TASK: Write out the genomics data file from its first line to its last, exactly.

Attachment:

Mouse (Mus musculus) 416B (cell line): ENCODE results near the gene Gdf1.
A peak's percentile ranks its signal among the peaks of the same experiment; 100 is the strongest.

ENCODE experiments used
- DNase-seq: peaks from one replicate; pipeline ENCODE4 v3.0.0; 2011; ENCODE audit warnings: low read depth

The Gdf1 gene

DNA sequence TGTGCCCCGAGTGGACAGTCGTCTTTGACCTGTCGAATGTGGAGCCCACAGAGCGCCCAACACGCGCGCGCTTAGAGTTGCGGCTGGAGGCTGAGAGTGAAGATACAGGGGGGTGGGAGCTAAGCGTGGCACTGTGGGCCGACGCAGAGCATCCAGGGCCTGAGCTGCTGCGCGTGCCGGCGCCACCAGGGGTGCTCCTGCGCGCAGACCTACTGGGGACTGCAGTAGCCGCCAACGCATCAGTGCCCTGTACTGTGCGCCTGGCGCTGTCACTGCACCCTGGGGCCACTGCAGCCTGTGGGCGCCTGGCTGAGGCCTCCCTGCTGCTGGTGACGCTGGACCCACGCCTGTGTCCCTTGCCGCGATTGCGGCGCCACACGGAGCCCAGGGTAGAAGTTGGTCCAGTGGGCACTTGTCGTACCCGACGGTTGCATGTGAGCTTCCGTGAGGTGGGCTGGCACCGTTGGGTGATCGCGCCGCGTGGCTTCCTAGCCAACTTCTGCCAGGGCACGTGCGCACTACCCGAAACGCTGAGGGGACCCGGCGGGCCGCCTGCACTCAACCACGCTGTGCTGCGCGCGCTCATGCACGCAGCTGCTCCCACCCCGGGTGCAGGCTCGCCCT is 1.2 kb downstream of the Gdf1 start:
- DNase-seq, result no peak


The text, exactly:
Mouse (Mus musculus) 416B (cell line): ENCODE results near the gene Gdf1.
A peak's percentile ranks its signal among the peaks of the same experiment; 100 is the strongest.

ENCODE experiments used
- DNase-seq: peaks from one replicate; pipeline ENCODE4 v3.0.0; 2011; ENCODE audit warnings: low read depth

The Gdf1 gene

DNA sequence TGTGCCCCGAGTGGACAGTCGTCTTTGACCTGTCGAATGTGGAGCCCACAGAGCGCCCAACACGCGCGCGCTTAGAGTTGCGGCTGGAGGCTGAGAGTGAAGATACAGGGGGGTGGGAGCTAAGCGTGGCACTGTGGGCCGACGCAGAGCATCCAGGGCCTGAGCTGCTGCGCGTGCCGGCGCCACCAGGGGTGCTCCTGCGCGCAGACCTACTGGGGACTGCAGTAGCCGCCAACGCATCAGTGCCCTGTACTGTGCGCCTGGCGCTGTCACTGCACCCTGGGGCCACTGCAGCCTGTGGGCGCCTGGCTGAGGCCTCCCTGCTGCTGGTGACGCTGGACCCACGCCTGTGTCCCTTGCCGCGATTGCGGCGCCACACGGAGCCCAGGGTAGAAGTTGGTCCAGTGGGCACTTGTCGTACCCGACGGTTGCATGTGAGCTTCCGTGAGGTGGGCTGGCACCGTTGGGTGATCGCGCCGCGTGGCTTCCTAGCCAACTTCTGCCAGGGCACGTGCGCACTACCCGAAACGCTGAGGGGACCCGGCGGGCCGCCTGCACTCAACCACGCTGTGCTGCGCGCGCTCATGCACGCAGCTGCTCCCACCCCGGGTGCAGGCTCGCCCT is 1.2 kb downstream of the Gdf1 start:
- DNase-seq, result no peak